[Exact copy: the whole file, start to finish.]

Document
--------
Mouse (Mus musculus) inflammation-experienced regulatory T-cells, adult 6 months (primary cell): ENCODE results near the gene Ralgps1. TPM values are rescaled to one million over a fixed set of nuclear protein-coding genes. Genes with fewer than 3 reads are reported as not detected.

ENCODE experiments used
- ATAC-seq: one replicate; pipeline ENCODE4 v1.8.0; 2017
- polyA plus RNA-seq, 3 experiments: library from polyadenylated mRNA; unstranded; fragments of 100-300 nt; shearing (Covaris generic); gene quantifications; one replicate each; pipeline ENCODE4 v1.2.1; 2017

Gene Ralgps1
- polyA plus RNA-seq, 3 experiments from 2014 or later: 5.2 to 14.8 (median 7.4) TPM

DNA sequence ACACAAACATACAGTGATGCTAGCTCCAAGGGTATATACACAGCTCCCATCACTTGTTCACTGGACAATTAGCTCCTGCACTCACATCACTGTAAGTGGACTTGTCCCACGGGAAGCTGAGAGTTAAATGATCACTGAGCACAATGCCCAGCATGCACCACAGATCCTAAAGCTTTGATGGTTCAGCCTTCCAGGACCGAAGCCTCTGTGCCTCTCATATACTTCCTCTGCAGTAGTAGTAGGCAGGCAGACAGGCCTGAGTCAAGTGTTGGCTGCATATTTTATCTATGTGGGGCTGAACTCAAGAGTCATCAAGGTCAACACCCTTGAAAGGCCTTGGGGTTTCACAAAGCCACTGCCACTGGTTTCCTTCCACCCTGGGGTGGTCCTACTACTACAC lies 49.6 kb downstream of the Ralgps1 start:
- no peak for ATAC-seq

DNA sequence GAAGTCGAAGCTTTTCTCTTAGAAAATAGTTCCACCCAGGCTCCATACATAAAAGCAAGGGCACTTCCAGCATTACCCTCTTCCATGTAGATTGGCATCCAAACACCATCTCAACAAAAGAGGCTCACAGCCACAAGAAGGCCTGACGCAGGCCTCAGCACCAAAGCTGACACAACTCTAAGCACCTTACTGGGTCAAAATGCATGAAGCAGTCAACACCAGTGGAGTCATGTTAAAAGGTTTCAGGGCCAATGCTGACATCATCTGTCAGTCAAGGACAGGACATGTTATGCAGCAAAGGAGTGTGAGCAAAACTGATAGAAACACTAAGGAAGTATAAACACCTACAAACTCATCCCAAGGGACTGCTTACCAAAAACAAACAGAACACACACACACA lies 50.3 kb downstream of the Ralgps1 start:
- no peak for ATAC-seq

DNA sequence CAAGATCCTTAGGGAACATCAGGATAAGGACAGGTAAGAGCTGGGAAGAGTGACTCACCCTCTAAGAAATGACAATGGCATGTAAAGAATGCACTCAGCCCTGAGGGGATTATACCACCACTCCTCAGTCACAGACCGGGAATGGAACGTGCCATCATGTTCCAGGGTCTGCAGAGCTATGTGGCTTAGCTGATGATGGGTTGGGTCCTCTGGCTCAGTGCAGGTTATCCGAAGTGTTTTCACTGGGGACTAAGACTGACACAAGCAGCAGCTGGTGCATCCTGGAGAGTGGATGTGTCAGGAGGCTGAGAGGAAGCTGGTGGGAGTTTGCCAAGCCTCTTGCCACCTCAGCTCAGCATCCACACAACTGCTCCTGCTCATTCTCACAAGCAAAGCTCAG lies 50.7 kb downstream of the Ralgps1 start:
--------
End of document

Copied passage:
Mouse (Mus musculus) inflammation-experienced regulatory T-cells, adult 6 months (primary cell): ENCODE results near the gene Ralgps1. TPM values are rescaled to one million over a fixed set of nuclear protein-coding genes. Genes with fewer than 3 reads are reported as not detected.

ENCODE experiments used
- ATAC-seq: one replicate; pipeline ENCODE4 v1.8.0; 2017
- polyA plus RNA-seq, 3 experiments: library from polyadenylated mRNA; unstranded; fragments of 100-300 nt; shearing (Covaris generic); gene quantifications; one replicate each; pipeline ENCODE4 v1.2.1; 2017

Gene Ralgps1
- polyA plus RNA-seq, 3 experiments from 2014 or later: 5.2 to 14.8 (median 7.4) TPM

DNA sequence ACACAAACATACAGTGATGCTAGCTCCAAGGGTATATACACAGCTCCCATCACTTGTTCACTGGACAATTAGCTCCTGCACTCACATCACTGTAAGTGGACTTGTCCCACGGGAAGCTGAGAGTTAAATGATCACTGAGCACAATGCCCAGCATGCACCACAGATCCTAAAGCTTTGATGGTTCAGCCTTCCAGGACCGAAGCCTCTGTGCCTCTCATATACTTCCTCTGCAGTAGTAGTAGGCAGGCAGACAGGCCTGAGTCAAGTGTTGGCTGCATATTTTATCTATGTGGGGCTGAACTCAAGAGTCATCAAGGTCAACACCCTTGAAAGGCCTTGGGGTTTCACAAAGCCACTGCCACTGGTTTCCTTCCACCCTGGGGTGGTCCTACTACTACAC lies 49.6 kb downstream of the Ralgps1 start:
- no peak for ATAC-seq

DNA sequence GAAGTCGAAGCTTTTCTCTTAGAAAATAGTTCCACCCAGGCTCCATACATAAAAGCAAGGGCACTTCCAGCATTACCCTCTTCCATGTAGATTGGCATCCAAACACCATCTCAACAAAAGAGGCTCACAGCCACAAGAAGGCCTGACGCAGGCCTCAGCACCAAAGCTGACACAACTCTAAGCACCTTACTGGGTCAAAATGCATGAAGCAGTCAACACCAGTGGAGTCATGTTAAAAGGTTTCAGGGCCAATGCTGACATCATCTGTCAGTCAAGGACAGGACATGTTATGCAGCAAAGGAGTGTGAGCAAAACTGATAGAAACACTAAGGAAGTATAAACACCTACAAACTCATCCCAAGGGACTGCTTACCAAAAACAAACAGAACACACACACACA lies 50.3 kb downstream of the Ralgps1 start:
- no peak for ATAC-seq

DNA sequence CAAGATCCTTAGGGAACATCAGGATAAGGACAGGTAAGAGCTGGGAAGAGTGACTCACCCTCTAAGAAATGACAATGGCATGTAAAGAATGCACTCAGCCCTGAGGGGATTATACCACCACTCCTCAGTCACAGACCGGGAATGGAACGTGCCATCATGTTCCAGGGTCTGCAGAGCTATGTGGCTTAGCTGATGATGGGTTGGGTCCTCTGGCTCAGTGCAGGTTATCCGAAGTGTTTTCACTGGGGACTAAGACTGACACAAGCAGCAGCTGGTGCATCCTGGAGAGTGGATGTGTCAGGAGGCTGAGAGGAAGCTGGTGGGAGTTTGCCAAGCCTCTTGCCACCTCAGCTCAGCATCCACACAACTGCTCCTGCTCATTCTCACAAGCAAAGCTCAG lies 50.7 kb downstream of the Ralgps1 start: